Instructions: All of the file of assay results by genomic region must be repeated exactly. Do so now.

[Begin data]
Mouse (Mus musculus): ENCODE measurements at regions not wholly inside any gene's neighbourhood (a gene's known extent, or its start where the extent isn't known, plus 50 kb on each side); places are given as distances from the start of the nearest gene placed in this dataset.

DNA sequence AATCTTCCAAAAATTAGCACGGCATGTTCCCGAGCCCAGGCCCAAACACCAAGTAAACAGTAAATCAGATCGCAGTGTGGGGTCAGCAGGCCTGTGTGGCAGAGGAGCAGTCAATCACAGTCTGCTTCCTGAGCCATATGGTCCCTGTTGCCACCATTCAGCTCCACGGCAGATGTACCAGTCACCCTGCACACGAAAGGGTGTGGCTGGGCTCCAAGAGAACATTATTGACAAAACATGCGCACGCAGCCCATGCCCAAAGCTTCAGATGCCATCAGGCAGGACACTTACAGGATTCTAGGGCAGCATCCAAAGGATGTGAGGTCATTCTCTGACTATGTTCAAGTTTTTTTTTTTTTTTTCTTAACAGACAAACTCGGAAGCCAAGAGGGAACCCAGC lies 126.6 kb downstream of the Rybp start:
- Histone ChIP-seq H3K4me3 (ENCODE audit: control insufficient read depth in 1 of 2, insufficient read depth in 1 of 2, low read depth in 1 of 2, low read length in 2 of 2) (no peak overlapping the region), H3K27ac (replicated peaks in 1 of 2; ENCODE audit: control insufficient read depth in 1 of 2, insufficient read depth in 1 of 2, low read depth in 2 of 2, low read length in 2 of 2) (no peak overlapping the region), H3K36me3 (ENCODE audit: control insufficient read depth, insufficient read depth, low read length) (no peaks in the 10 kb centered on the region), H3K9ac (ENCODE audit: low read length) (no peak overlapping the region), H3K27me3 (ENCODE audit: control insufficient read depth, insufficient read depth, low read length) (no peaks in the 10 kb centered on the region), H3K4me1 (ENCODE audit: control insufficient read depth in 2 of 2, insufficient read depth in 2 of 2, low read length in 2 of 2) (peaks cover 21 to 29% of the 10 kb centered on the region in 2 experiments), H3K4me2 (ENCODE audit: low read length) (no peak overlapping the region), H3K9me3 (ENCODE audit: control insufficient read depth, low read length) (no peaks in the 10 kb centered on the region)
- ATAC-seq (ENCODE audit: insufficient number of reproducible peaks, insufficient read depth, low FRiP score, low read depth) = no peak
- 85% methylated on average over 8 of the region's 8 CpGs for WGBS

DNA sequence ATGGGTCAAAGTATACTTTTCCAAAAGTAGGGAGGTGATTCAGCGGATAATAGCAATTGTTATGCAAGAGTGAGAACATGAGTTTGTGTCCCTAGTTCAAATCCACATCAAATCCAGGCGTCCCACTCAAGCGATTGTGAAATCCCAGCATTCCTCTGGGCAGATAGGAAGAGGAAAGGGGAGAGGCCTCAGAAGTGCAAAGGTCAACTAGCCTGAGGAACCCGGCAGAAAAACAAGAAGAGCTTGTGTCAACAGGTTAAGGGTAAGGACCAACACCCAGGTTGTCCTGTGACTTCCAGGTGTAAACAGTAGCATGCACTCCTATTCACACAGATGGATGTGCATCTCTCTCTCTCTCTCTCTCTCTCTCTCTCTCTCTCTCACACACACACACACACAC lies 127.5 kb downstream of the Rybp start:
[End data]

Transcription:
Mouse (Mus musculus): ENCODE measurements at regions not wholly inside any gene's neighbourhood (a gene's known extent, or its start where the extent isn't known, plus 50 kb on each side); places are given as distances from the start of the nearest gene placed in this dataset.

DNA sequence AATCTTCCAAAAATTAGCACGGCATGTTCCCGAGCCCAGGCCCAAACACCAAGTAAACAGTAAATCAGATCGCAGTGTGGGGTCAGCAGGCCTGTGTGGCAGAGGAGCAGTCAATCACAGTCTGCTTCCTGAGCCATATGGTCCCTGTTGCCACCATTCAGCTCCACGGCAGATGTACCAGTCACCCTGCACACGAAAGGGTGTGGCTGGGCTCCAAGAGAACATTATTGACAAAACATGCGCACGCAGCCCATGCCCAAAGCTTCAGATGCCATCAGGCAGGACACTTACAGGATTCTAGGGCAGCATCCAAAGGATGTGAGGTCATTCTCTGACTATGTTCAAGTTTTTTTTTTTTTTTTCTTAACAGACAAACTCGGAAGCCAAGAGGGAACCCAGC lies 126.6 kb downstream of the Rybp start:
- Histone ChIP-seq H3K4me3 (ENCODE audit: control insufficient read depth in 1 of 2, insufficient read depth in 1 of 2, low read depth in 1 of 2, low read length in 2 of 2) (no peak overlapping the region), H3K27ac (replicated peaks in 1 of 2; ENCODE audit: control insufficient read depth in 1 of 2, insufficient read depth in 1 of 2, low read depth in 2 of 2, low read length in 2 of 2) (no peak overlapping the region), H3K36me3 (ENCODE audit: control insufficient read depth, insufficient read depth, low read length) (no peaks in the 10 kb centered on the region), H3K9ac (ENCODE audit: low read length) (no peak overlapping the region), H3K27me3 (ENCODE audit: control insufficient read depth, insufficient read depth, low read length) (no peaks in the 10 kb centered on the region), H3K4me1 (ENCODE audit: control insufficient read depth in 2 of 2, insufficient read depth in 2 of 2, low read length in 2 of 2) (peaks cover 21 to 29% of the 10 kb centered on the region in 2 experiments), H3K4me2 (ENCODE audit: low read length) (no peak overlapping the region), H3K9me3 (ENCODE audit: control insufficient read depth, low read length) (no peaks in the 10 kb centered on the region)
- ATAC-seq (ENCODE audit: insufficient number of reproducible peaks, insufficient read depth, low FRiP score, low read depth) = no peak
- 85% methylated on average over 8 of the region's 8 CpGs for WGBS

DNA sequence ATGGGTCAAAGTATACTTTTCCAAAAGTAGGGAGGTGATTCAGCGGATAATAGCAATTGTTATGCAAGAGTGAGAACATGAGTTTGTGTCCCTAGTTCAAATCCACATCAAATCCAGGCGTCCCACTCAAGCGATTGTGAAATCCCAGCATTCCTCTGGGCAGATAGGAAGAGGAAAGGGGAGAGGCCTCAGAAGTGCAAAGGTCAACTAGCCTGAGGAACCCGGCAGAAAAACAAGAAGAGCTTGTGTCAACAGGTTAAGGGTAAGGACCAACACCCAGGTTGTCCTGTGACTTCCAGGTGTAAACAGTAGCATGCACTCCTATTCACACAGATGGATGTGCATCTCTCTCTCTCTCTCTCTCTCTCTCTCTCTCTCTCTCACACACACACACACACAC lies 127.5 kb downstream of the Rybp start: